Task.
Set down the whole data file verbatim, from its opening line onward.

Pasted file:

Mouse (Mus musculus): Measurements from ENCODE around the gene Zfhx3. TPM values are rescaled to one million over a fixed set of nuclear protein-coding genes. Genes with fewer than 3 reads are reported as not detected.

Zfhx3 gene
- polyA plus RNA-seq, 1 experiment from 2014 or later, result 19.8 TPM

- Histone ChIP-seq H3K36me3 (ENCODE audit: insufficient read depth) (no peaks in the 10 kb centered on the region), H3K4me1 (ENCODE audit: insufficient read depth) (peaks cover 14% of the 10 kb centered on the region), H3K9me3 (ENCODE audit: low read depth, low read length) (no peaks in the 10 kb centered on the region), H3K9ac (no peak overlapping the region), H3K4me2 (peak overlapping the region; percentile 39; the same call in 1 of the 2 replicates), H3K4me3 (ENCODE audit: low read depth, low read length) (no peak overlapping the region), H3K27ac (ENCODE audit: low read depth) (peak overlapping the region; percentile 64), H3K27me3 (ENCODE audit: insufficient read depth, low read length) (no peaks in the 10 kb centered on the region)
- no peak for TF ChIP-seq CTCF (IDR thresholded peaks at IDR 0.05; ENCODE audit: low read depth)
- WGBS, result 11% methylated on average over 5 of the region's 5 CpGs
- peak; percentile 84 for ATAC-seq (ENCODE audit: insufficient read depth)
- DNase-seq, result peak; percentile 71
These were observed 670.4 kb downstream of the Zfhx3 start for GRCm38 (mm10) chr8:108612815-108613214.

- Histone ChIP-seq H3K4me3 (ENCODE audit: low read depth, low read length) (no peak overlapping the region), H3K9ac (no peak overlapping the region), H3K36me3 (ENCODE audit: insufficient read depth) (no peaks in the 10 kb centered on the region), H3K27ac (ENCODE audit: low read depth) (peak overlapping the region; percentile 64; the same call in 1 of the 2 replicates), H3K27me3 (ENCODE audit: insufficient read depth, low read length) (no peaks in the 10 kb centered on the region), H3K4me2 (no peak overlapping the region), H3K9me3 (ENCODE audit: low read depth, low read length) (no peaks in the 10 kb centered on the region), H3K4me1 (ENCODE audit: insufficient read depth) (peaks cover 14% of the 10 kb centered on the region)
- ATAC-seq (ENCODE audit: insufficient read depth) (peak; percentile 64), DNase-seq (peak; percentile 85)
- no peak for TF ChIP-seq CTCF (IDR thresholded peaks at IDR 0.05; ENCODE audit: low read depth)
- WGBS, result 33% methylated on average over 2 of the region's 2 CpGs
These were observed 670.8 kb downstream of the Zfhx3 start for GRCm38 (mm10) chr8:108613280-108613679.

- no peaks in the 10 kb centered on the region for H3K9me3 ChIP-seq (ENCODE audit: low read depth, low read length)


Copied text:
Mouse (Mus musculus): Measurements from ENCODE around the gene Zfhx3. TPM values are rescaled to one million over a fixed set of nuclear protein-coding genes. Genes with fewer than 3 reads are reported as not detected.

Zfhx3 gene
- polyA plus RNA-seq, 1 experiment from 2014 or later, result 19.8 TPM

- Histone ChIP-seq H3K36me3 (ENCODE audit: insufficient read depth) (no peaks in the 10 kb centered on the region), H3K4me1 (ENCODE audit: insufficient read depth) (peaks cover 14% of the 10 kb centered on the region), H3K9me3 (ENCODE audit: low read depth, low read length) (no peaks in the 10 kb centered on the region), H3K9ac (no peak overlapping the region), H3K4me2 (peak overlapping the region; percentile 39; the same call in 1 of the 2 replicates), H3K4me3 (ENCODE audit: low read depth, low read length) (no peak overlapping the region), H3K27ac (ENCODE audit: low read depth) (peak overlapping the region; percentile 64), H3K27me3 (ENCODE audit: insufficient read depth, low read length) (no peaks in the 10 kb centered on the region)
- no peak for TF ChIP-seq CTCF (IDR thresholded peaks at IDR 0.05; ENCODE audit: low read depth)
- WGBS, result 11% methylated on average over 5 of the region's 5 CpGs
- peak; percentile 84 for ATAC-seq (ENCODE audit: insufficient read depth)
- DNase-seq, result peak; percentile 71
These were observed 670.4 kb downstream of the Zfhx3 start for GRCm38 (mm10) chr8:108612815-108613214.

- Histone ChIP-seq H3K4me3 (ENCODE audit: low read depth, low read length) (no peak overlapping the region), H3K9ac (no peak overlapping the region), H3K36me3 (ENCODE audit: insufficient read depth) (no peaks in the 10 kb centered on the region), H3K27ac (ENCODE audit: low read depth) (peak overlapping the region; percentile 64; the same call in 1 of the 2 replicates), H3K27me3 (ENCODE audit: insufficient read depth, low read length) (no peaks in the 10 kb centered on the region), H3K4me2 (no peak overlapping the region), H3K9me3 (ENCODE audit: low read depth, low read length) (no peaks in the 10 kb centered on the region), H3K4me1 (ENCODE audit: insufficient read depth) (peaks cover 14% of the 10 kb centered on the region)
- ATAC-seq (ENCODE audit: insufficient read depth) (peak; percentile 64), DNase-seq (peak; percentile 85)
- no peak for TF ChIP-seq CTCF (IDR thresholded peaks at IDR 0.05; ENCODE audit: low read depth)
- WGBS, result 33% methylated on average over 2 of the region's 2 CpGs
These were observed 670.8 kb downstream of the Zfhx3 start for GRCm38 (mm10) chr8:108613280-108613679.

- no peaks in the 10 kb centered on the region for H3K9me3 ChIP-seq (ENCODE audit: low read depth, low read length)